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Jeffery L. Johnson [12]Jeffery Lewis Johnson [1]
  1.  64
    Privacy and the judgment of others.Jeffery L. Johnson - 1989 - Journal of Value Inquiry 23 (2):157-168.
    This article defends a new model of personal privacy. Privacy should be understood as demarcating culturally defined aspects of an individual's life in which he or she is granted immunity from the judgment of others. Such an analysis is preferable to either of the two favorite models of privacy in the current literature. The judgment of others model preserves all of the insights of the liberty and information models of privacy, But avoids the obvious problems and counterexamples. In addition, This (...)
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  2.  14
    A Theory of the Nature and Value of Privacy.Jeffery L. Johnson - 1992 - Public Affairs Quarterly 6 (3):271-288.
  3.  8
    Privacy, liberty and integrity.Jeffery L. Johnson - 1989 - Public Affairs Quarterly 3 (3):15-34.
  4. Procedure, substance, and the divine command theory.Jeffery L. Johnson - 1994 - International Journal for Philosophy of Religion 35 (1):39 - 55.
    Natural theology is still practiced as though substantive theological conclusions can be derived by a quasi-deductive process. Perhaps relevant "evidence" may lead to interesting theological conclusions -- the fact of natural evil, or the cosmic fine-tuning we hear about in contemporary cosmology, both cry out for theological explanation. I remain a skeptic, however, about the value of "a priori" methods in natural theology. The case study in this short discussion is the well known attempt to establish the logical incoherence of (...)
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  5.  46
    Constitutional privacy.Jeffery L. Johnson - 1994 - Law and Philosophy 13 (2):161 - 193.
  6. Immunity from the illegitimate focused attention of others: an explanation of our thinking and talking about privacy.Jeffery L. Johnson - 2001 - In Anton Vedder (ed.), Ethics and the Internet. Intersentia. pp. 49--70.
  7.  40
    Religion as a Natural Kind.Jeffery L. Johnson - 2015 - Philosophy and Theology 27 (2):307-335.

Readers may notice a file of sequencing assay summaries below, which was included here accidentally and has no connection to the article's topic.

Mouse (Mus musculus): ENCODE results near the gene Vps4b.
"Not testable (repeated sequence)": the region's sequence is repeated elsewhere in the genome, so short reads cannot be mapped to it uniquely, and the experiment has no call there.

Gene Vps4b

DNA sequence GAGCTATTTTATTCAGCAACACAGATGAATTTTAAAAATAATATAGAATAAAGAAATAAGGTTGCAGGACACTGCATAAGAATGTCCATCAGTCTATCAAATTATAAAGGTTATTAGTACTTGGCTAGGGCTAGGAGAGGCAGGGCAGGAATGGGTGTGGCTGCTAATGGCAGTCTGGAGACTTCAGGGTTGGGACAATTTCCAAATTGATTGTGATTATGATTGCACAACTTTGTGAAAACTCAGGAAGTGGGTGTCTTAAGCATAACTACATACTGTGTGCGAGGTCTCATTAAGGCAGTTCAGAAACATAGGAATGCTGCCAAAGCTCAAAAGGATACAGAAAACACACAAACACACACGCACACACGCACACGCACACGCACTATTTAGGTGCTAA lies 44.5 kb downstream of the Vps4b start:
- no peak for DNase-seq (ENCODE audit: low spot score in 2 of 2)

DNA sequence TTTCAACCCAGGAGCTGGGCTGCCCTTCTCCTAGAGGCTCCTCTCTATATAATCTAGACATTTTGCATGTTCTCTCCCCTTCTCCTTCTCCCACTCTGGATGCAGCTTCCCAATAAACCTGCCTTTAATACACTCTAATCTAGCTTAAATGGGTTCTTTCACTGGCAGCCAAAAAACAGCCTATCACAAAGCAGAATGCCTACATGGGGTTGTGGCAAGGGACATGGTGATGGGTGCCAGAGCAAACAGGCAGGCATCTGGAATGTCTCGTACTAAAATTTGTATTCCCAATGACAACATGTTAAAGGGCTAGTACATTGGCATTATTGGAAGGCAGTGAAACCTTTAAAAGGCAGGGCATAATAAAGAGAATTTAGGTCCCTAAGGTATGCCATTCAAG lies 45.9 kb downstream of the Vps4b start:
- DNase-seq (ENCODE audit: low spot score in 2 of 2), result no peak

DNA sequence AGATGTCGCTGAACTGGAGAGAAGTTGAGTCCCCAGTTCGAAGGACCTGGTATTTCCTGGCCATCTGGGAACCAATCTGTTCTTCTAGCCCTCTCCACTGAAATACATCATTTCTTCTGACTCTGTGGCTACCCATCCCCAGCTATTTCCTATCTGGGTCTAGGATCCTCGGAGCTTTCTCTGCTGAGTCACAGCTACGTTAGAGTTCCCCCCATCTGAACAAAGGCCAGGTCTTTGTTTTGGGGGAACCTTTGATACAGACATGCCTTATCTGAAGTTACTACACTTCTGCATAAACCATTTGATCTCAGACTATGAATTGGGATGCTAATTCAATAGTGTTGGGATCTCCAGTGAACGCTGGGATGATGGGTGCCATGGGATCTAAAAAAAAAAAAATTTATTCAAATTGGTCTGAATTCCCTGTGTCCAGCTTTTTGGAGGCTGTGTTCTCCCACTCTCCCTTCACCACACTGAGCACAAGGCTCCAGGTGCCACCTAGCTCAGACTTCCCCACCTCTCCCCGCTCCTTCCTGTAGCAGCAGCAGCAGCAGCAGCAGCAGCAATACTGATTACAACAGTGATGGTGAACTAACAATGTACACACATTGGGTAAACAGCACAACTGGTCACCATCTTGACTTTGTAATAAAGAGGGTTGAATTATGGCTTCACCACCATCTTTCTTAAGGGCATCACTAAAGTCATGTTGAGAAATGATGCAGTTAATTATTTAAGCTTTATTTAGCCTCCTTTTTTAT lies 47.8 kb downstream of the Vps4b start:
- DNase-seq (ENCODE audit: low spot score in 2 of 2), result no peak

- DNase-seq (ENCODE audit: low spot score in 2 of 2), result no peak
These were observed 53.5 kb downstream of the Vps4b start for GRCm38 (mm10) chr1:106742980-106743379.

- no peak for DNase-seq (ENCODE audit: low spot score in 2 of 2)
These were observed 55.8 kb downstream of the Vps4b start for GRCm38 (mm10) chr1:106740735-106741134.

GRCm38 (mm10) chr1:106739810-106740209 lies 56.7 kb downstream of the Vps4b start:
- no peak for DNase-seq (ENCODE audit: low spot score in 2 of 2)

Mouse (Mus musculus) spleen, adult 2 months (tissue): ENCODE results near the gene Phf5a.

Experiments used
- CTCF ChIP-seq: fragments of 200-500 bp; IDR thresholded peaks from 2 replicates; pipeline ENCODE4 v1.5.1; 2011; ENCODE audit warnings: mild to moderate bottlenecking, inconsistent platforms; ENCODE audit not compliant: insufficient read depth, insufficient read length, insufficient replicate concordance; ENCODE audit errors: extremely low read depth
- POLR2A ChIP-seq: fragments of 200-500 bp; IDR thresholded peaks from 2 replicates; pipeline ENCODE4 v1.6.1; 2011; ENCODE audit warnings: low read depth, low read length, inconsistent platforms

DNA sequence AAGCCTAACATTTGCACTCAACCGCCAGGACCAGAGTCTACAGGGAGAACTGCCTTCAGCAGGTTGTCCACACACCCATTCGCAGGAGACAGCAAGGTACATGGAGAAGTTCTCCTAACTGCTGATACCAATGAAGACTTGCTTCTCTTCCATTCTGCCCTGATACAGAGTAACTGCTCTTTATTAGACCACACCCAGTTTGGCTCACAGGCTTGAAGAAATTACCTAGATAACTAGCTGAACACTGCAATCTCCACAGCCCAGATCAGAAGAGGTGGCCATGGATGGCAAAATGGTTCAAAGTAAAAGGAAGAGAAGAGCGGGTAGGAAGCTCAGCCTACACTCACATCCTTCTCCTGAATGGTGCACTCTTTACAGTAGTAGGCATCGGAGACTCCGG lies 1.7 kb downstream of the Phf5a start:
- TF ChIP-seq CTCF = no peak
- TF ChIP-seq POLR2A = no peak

Anthropologists tell us that every known culture has had something that we would recognize as religion, and that this has been true for at least 50,000 years. The best explanation for this is a genetic predisposition for religious sympathy and practice, hard-wired into the human brain by the forces of natural selection; it is part of our basic human nature. We can therefore treat religion as a natural kind--similar to gold or water--and attempt to articulate this neurobiological essence in everyday (...)
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  8.  40
    A long time ago in a computing lab far, far away….Jeffery L. Johnson, R. H. Ettinger & Timothy L. Hubbard - 1990 - Behavioral and Brain Sciences 13 (4):670-670.
  9.  88
    Inference to the best explanation and the new teleological argument.Jeffery L. Johnson - 1993 - Southern Journal of Philosophy 31 (2):193-203.
  10.  43
    Personal survival and the closest-continuer theory.Jeffery L. Johnson - 1997 - International Journal for Philosophy of Religion 41 (1):13-23.
  11.  2
    Divine commands, reason, and authority.Jeffery L. Johnson - 1994 - International Journal for Philosophy of Religion 35 (1):39-55.
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  12.  13
    Inference to the Best Explanation and the New Teleological Argument.Jeffery L. Johnson - 1993 - Southern Journal of Philosophy 31 (2):193-203.
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